I finished the Burgdorfreuthenheim artillery battery a week or so ago. All I have left is the cavalry. I’ve decided on teal uniforms with pink facings. If it doesn’t look too bad, I’ll post some pictures soon.
I decided the artillery would be in grey uniforms. Note that the officer is in a slightly lighter grey. The officers are not provided uniforms; they procure them from local tailors. Thus, officers’ uniforms are often off by a shade or two.
I decided not to paint the barrel of the cannon bronze. I think the black looks good next to the garrish blue. I can always go back and put metal on it later, but I like the black.
Below are some pictures of our Christmas decorations. Yes, we celebrate Christmas, not the generic, winter, non-denominational, gift-giving holiday.
Our tree is decorated with a combination of real and reproduction ornaments from the 40’s and 50’s. There are also many decorated eggs from Slovakia and Eastern Europe. There are also several ornaments that have been in our family since the 60’s. The lights are LEDs. Under the tree are paper buildings. Before there was Department 56 and the like, people used to put paper houses under their trees. These houses have cellophane windows. People would put the old, hot C-9 bulbs inside these paper houses. Between these kindling houses and real trees, it’s a wonder any of us lived to adulthood!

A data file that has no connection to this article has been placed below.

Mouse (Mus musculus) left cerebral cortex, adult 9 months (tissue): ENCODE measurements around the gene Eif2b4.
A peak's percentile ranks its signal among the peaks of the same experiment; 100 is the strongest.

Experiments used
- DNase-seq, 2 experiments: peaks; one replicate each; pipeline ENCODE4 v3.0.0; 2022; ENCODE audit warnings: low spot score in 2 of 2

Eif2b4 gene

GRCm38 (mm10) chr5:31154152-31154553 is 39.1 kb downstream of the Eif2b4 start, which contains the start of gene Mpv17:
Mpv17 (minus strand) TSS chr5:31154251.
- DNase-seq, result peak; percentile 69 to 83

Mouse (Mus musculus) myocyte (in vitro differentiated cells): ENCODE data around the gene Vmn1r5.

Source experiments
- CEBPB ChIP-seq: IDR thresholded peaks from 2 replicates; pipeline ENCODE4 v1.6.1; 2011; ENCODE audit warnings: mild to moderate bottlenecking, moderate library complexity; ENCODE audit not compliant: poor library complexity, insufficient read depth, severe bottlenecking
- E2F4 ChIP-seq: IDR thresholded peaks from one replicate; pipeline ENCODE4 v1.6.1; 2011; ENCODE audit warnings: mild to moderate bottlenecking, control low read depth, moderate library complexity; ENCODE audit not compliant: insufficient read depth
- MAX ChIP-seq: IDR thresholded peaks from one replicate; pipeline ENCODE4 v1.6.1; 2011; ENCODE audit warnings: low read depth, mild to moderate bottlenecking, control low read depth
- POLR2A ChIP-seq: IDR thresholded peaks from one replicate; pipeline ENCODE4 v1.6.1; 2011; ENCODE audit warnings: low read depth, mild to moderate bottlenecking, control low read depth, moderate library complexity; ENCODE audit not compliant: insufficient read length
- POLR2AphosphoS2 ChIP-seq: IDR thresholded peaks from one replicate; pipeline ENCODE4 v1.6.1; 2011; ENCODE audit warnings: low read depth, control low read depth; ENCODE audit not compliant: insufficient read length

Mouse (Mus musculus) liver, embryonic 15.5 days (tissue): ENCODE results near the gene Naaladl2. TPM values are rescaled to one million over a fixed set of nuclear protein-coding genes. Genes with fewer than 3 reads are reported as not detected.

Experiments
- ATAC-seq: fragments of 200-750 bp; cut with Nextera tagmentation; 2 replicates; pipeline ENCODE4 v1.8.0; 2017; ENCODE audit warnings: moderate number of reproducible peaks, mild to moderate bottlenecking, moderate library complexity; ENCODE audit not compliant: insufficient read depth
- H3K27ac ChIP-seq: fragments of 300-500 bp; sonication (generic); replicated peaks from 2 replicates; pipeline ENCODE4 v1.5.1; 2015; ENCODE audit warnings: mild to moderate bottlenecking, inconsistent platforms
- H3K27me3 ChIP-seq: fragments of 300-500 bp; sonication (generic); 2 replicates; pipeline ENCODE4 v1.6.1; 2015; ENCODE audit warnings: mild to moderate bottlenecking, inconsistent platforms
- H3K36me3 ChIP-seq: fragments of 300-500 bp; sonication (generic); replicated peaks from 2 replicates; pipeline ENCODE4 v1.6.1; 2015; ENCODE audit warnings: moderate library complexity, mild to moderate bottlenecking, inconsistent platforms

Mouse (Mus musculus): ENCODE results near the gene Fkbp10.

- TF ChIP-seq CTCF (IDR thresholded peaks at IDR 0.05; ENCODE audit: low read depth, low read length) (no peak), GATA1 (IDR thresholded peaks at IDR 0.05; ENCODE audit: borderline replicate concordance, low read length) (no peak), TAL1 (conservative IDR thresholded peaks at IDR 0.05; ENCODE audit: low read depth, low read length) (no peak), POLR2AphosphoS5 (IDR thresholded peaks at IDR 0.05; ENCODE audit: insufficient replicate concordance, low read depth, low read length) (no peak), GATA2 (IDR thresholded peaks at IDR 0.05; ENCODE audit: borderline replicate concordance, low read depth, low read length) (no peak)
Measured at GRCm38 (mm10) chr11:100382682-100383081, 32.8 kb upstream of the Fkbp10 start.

From this close-up view of the houses, you can see that some are original, but others are reproductions. The reproductions are ca. 2005 Christopher Radko Shiny Bright.
This is my silver, aluminum Christmas tree. You can just see a snapshot of this tree near its base. The snapshot shows this tree on a console TV in someone’s house and is dated 1963. The color wheel is original, as is the rotating base that plays jingle bells. My wife never liked this tree until the year she volunteered our quarters at West Point for the tour of homes. There were so many positive comments about this tree that she changed her mind. My grandmother had one when I was a kid, but it was full size and lit by two color wheels. My uncle and I would put our green Army men in the branches and when they came back around, we’d pretend we were shooting them out of the branches. Invariably we’d find several Army men under packages on Christmas day. My friend Chris found this one for me.